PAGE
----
Saying yesterday that gold looks terrible led to some thoughtful comments and emails (which are always appreciated).
Given that, it makes sense to provide some clarification:
- This was more of a trading view than an investment view.
- From an investment perspective, gold may still be “ok” — but the rationale looks shaky.
- Bullish arguments based on past conditions are suspect — because conditions are changing (with the charts reflecting that change).
- Gold may have witnessed a blow-off acceleration in second half 2011 (see chart below).
So ok – let’s roll up our sleeves on this again…
As some of you have pointed out, “it’s all about time frame.” There is a difference between a short-to-medium term time frame — that which applies in trading — and one that lasts for years. Even still, though, we find the investment case questionable. (More on that in a moment.)
Technically speaking, right now gold is in “no man’s land” (though oversold gold miners may be ripe for a tradeable bounce).
The daily chart for gold is in a shortable downtrend, with GLD threatening to submerge below its 200 day EMA (exponential moving average). That is not a condemnation or a guarantee of doom, but a warning sign.
What about the investment case — and the longer term chart?
Let’s take a look at GLD weekly:
Without getting into chart esoterics, it is easy to see the steady, stair-step bull run in gold has stalled out — and possibly climaxed after the sharp acceleration in 2011.
Following that acceleration, we have seen a stair-step process lower and a possible double-top, leaving gold in the middle of nowhere.
From a trading perspective, gold looks terrible because there is no clear read on it now. This goes for the fundamentals too.
Revisiting the investment case
Let’s focus a little more on why some folks are extremely long-term bullish on gold, and what has set the stage so far:
Gold has been in a secular uptrend for a decade. Many arguments for gold as a long-term investment relate to the yellow metal’s strong run since 2002.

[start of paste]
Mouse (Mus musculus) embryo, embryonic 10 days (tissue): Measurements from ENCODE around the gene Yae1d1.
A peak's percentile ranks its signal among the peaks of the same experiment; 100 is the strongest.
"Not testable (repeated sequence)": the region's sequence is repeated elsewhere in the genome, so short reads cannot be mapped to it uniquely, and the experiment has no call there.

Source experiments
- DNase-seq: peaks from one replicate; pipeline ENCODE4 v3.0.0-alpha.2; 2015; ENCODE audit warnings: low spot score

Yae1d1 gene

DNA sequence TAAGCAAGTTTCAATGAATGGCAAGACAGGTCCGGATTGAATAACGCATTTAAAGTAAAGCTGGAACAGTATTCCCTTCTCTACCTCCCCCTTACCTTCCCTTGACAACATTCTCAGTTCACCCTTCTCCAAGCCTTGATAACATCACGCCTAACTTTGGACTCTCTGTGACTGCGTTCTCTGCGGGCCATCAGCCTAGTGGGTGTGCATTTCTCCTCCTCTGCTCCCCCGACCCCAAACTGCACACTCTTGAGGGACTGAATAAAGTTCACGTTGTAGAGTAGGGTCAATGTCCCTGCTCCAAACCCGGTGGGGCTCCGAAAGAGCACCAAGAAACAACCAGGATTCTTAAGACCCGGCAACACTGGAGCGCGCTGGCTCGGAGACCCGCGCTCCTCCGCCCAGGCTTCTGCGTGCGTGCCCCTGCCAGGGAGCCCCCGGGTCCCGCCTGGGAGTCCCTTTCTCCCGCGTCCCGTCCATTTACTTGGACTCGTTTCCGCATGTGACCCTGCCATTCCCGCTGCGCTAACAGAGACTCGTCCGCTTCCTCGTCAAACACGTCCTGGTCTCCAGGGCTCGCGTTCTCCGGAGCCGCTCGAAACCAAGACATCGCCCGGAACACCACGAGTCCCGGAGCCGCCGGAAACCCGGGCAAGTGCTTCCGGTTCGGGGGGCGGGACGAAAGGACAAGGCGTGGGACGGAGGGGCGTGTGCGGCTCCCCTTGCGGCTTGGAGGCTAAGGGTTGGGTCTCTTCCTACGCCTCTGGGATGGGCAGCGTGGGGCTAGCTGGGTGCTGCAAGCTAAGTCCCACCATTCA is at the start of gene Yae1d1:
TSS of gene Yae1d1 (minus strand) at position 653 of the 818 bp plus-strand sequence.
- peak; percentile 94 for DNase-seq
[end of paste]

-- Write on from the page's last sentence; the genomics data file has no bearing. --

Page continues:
One could argue that gold’s great run is firmly tied in to central bank trends. Gold “woke up” around the time Alan Greenspan, aka The Maestro, decided to cure the overhang of the dot com bubble by inflating yet another bubble, lowering interest rates to 1% and leaving them there for nearly a year.
In addition to Greenspan’s folly — which Bernanke continued — the 2000′s saw the “conundrum” of falling long-term U.S. interest rates in the midst of a boom, as Chinese manufacturers and Middle East oil exporters took on a “vendor finance” relationship with the United States:
- Americans bought “stuff” and oil on credit
- China and the Middle East absorbed large amounts of dollars
- Surplus dollars recycled back into U.S. Treasurys, keeping rates low
- Low rates perpetuated the housing boom / leverage cycle
As a general backdrop to all this, emerging markets boomed too, and piled up their dollar-denominated savings, even as the developed West gorged on leverage and debt.
Thus was born the famous “global savings glut” — Bernanke’s way of blaming the world’s savers — a product of aggressive Western spending and a dollar surplus feedback loop, resulting in artificially suppressed long-term rates to go with Greenspan’s suppressed short-term rates.
Voila: Conditions for a cheap money boom that were also extremely supportive of gold.
The whole of the 2000′s as a decade, in fact, was characterized by paper asset inflation (not to mention hard asset inflation) and broad currency debasement, driven by easy monetary policy, aggressive feedback loops and exacerbating macro factors. This was a goldilocks environment for gold.
But how long do such goldilocks environments prevail? All good things come to an end… and most bad things too. Even as the long-term charts have gone from “unquestionable uptrend” to “question mark,” so too have the macro drivers for gold’s bull run become a giant unknown.
To put it another way: As traders who respect price, the charts alone are enough to make us wary of gold. But the fundamentals are a concern too because the conditions that supported gold’s rise may no longer exist. Consider:
- For most of the 2000′s, central banks (primarily the Fed) were openly accommodative. Now they are talking about withdrawal.
- For most of the 2000′s, the U.S. “vendor finance” relationship with China and the Middle East was intact. That relationship could now be ending.
- For most of the 2000′s — and actually the past few decades — U.S. interest rates have been falling (long bond bull market). That could now be ending.
- Gold’s potential “climax run” in 2011 — reference the weekly chart above — may have also coincided with a coordinated crescendo of global central bank intervention. If the global economy is truly recovering, this is almost certainly the case.
Bullish gold and bearish long bonds? Really?